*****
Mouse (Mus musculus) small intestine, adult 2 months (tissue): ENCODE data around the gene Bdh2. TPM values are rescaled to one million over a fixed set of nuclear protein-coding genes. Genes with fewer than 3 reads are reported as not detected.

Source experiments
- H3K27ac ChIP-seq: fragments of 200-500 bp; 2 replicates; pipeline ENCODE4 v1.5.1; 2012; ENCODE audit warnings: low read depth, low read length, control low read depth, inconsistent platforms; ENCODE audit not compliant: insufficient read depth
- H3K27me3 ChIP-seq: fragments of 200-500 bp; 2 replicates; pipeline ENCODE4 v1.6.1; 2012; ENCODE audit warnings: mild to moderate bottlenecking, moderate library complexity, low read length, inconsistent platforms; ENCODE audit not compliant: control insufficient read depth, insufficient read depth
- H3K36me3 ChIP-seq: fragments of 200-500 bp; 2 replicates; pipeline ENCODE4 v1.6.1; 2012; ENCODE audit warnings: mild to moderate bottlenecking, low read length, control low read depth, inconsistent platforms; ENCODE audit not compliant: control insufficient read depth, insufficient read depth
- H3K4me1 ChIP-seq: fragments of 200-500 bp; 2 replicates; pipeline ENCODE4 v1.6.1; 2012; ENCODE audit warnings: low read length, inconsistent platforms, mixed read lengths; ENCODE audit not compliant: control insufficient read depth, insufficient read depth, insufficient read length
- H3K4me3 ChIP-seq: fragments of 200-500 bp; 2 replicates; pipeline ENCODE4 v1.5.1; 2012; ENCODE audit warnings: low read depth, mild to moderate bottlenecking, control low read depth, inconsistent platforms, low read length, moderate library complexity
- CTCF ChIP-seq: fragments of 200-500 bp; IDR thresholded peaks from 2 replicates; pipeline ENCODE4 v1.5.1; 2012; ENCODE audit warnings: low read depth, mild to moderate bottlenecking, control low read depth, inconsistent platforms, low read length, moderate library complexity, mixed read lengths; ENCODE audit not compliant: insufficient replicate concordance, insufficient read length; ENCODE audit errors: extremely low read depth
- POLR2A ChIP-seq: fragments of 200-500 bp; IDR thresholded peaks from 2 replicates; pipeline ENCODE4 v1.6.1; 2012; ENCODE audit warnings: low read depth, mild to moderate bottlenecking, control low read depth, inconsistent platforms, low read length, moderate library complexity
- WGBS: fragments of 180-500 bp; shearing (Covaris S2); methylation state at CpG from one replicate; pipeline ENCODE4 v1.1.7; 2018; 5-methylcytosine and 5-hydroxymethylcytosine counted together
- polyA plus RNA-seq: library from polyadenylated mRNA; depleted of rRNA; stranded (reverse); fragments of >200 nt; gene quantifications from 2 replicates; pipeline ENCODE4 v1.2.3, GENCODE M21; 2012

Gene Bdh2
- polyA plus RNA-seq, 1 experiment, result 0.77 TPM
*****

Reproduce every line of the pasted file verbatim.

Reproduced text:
Mouse (Mus musculus) small intestine, adult 2 months (tissue): ENCODE data around the gene Bdh2. TPM values are rescaled to one million over a fixed set of nuclear protein-coding genes. Genes with fewer than 3 reads are reported as not detected.

Source experiments
- H3K27ac ChIP-seq: fragments of 200-500 bp; 2 replicates; pipeline ENCODE4 v1.5.1; 2012; ENCODE audit warnings: low read depth, low read length, control low read depth, inconsistent platforms; ENCODE audit not compliant: insufficient read depth
- H3K27me3 ChIP-seq: fragments of 200-500 bp; 2 replicates; pipeline ENCODE4 v1.6.1; 2012; ENCODE audit warnings: mild to moderate bottlenecking, moderate library complexity, low read length, inconsistent platforms; ENCODE audit not compliant: control insufficient read depth, insufficient read depth
- H3K36me3 ChIP-seq: fragments of 200-500 bp; 2 replicates; pipeline ENCODE4 v1.6.1; 2012; ENCODE audit warnings: mild to moderate bottlenecking, low read length, control low read depth, inconsistent platforms; ENCODE audit not compliant: control insufficient read depth, insufficient read depth
- H3K4me1 ChIP-seq: fragments of 200-500 bp; 2 replicates; pipeline ENCODE4 v1.6.1; 2012; ENCODE audit warnings: low read length, inconsistent platforms, mixed read lengths; ENCODE audit not compliant: control insufficient read depth, insufficient read depth, insufficient read length
- H3K4me3 ChIP-seq: fragments of 200-500 bp; 2 replicates; pipeline ENCODE4 v1.5.1; 2012; ENCODE audit warnings: low read depth, mild to moderate bottlenecking, control low read depth, inconsistent platforms, low read length, moderate library complexity
- CTCF ChIP-seq: fragments of 200-500 bp; IDR thresholded peaks from 2 replicates; pipeline ENCODE4 v1.5.1; 2012; ENCODE audit warnings: low read depth, mild to moderate bottlenecking, control low read depth, inconsistent platforms, low read length, moderate library complexity, mixed read lengths; ENCODE audit not compliant: insufficient replicate concordance, insufficient read length; ENCODE audit errors: extremely low read depth
- POLR2A ChIP-seq: fragments of 200-500 bp; IDR thresholded peaks from 2 replicates; pipeline ENCODE4 v1.6.1; 2012; ENCODE audit warnings: low read depth, mild to moderate bottlenecking, control low read depth, inconsistent platforms, low read length, moderate library complexity
- WGBS: fragments of 180-500 bp; shearing (Covaris S2); methylation state at CpG from one replicate; pipeline ENCODE4 v1.1.7; 2018; 5-methylcytosine and 5-hydroxymethylcytosine counted together
- polyA plus RNA-seq: library from polyadenylated mRNA; depleted of rRNA; stranded (reverse); fragments of >200 nt; gene quantifications from 2 replicates; pipeline ENCODE4 v1.2.3, GENCODE M21; 2012

Gene Bdh2
- polyA plus RNA-seq, 1 experiment, result 0.77 TPM